“And that was a really rewarding moment for me because... (maybe) it shouldn't be because they are my fiercest opponents but I just felt so happy that I was able to give them that confidence because they're all such incredible athletes and we're all progressing the sport together. And if I can help push that along, not only in my own actions, but to inspire my peers to do the same thing, then job done.”

Stephanie Gilmore Australia Surfing WSL 2022 04
Picture by 2022 Getty Images

Gilmore’s first world title was at 19, so this recent success served as a lesson, not only to others but also to herself.

“I'm not old at all. I feel incredible. I feel like I'm the strongest I've ever been in my career right now. And that's the beauty of sport, that we get to test ourselves under these situations and see if we can rise to the occasion. I'm a much better competitor at 34 than I am at 19.

“And the fact that I can win in both ages is really special. And it's just showing me, it's making me feel like I have so much more in the tank and I love it. It's a great feeling.”

Stephanie Gilmore Australia Surfing WSL 2022 02
Picture by 2022 Getty Images

Uncertainty earlier in 2022

Yet the season didn’t start that way.

Early competition doubts started to creep in, especially when faced with journalists' questions about her future.

“You are doing interviews with people and they're like, ‘So is this it? Surely you want to have kids now, surely you're done, right? Aren't you bored of this tour?' And I think you can go about it the way you want, but there are little things that creep in, you know, throughout your day-to-day, or whatever you're doing, that you start questioning it yourself.”

A heart-to-heart with her coach brought Gilmore's concerns into the open.

“Before the season started, we had such an emotional chat where I just let out all of my worries and my questions and my inhibitions and all of my doubts. And I just laid it all bare to him, like, ’Am I mad? Am I too old for this?’ I was just so honest with him and like, ‘Can I make this happen still?”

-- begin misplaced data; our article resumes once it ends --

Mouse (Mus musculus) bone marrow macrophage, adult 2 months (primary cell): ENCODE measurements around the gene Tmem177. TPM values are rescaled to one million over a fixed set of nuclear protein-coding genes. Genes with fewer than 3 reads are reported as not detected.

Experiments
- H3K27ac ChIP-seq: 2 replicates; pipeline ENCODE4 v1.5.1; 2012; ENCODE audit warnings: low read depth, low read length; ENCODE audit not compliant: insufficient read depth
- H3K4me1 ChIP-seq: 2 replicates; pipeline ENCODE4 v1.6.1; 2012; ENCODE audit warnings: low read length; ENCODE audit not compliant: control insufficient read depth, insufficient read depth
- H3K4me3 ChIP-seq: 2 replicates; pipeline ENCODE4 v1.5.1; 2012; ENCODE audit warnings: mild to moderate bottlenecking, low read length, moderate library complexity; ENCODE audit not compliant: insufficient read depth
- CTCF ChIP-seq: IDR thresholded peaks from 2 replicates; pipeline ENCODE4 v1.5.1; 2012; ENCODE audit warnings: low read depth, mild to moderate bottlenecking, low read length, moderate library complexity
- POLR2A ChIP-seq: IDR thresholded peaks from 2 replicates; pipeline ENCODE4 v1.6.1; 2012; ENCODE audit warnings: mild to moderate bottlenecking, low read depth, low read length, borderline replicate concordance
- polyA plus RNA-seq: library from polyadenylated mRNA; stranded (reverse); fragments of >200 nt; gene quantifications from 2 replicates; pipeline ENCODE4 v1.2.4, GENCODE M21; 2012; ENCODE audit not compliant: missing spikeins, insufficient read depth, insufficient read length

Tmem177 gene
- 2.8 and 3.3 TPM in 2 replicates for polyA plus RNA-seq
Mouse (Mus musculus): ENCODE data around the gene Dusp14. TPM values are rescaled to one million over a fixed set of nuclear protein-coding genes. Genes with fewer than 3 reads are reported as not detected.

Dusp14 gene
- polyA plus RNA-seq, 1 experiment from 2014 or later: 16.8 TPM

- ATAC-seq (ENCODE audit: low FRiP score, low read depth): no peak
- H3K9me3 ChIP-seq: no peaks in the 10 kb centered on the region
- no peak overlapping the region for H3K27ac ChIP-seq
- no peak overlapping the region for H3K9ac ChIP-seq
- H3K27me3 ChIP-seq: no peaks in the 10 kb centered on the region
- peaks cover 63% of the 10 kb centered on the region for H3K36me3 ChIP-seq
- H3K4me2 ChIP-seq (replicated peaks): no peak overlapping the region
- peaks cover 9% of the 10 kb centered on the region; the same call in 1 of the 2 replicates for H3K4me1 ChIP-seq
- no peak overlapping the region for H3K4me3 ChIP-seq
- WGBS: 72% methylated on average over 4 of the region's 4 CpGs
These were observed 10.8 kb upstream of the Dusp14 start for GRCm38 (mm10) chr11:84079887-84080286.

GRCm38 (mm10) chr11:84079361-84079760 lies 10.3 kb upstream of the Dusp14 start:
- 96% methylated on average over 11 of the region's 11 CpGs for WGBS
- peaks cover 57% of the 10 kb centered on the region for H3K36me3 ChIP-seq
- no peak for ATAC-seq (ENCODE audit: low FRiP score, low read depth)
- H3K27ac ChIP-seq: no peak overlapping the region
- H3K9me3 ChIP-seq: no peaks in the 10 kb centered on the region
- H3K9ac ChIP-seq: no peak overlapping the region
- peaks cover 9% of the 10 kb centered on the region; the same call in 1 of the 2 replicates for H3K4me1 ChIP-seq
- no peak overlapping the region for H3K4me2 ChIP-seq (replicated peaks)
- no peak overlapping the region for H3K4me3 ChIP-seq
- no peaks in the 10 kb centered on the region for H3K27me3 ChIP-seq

Yet being open – not only with her coach but in the broader sphere – revealing what goes on behind the scenes away from the gloss of victory, helps others realise overcoming struggles is par for the course, in whatever walk of life.

On the day of her record-breaking moment, her coach referenced that conversation, “You laid it all out there and it was so cool to see you so vulnerable and to question everything”.

“I really feel like this year emotionally was one of the toughest years,” agreed Gilmore, “and mentally I had to dig deep on a much gnarlier level than I've ever had to before.”

That strength of character came good when she needed it most, and the Tokyo 2020 Olympian hopes will serve to bolster her foundation of experience on which to move forward, including Paris 2024.

Surfing at the next Olympic Games is taking place in Tahiti, with the location so apt for her sport's culture, says Gilmore.

“I'll definitely try and make the team because it's a pretty phenomenal experience to go to the Olympics. I know Tahiti is completely different than Paris, but that's also the beauty of surfing. Keep it special, keep it different and unique.”